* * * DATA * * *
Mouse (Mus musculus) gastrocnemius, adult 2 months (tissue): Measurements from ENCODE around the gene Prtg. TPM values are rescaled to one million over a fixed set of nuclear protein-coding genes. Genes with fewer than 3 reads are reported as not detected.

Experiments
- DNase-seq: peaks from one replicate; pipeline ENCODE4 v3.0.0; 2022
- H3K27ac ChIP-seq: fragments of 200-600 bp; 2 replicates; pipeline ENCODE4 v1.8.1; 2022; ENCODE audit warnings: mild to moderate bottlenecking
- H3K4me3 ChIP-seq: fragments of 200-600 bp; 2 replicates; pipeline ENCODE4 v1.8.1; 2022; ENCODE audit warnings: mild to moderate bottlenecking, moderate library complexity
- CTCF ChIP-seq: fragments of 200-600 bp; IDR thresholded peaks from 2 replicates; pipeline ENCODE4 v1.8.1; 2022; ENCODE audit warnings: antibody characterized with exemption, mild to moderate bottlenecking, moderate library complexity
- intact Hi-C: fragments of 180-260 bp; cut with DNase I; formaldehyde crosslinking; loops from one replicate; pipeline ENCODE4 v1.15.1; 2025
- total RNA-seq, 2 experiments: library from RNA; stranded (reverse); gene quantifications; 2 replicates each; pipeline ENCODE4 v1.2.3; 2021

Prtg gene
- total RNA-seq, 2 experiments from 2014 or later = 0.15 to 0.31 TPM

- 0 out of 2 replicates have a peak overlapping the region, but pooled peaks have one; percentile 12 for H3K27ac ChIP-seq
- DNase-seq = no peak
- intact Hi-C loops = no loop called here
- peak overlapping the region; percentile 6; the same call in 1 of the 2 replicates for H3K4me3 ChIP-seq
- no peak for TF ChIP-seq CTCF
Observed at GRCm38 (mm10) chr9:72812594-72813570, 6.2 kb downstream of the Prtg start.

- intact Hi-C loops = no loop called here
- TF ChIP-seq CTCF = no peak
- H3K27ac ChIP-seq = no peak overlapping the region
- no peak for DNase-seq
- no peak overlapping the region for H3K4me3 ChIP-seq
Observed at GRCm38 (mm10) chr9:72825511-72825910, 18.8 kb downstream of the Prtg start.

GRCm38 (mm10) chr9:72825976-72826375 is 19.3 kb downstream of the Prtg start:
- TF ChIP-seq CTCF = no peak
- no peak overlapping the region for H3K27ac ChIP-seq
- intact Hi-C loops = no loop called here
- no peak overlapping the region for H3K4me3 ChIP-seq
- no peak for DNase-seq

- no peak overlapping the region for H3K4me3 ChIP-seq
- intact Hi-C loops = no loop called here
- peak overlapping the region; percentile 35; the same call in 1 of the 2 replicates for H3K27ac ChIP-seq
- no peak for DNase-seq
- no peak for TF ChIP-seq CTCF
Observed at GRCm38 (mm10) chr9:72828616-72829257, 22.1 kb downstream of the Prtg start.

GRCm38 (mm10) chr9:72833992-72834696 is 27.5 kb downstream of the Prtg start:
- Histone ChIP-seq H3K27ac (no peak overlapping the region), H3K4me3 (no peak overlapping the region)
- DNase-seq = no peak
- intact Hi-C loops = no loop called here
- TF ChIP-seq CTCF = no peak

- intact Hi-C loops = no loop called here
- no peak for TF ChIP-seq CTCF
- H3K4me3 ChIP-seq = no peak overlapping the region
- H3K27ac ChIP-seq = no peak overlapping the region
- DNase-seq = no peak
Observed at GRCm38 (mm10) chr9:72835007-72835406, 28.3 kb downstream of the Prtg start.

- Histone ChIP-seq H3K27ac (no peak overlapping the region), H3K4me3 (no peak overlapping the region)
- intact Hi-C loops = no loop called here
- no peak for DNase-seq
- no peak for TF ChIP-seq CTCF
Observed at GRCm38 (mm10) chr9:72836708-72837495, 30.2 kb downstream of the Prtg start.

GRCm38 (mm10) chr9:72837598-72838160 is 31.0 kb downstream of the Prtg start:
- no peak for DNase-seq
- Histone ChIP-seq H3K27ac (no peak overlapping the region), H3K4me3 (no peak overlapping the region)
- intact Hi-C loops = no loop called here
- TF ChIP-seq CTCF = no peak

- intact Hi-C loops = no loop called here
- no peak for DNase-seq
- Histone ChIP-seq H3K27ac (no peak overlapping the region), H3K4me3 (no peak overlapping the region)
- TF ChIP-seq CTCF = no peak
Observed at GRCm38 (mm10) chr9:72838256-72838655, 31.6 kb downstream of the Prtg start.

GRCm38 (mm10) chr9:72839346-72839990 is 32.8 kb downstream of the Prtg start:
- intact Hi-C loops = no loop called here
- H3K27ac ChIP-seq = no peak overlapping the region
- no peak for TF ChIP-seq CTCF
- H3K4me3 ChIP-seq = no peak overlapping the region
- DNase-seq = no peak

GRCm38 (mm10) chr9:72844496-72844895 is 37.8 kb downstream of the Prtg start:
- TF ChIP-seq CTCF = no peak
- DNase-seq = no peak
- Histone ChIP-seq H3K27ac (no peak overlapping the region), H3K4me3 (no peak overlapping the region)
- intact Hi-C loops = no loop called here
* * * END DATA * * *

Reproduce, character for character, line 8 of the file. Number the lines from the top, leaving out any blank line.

- total RNA-seq, 2 experiments: library from RNA; stranded (reverse); gene quantifications; 2 replicates each; pipeline ENCODE4 v1.2.3; 2021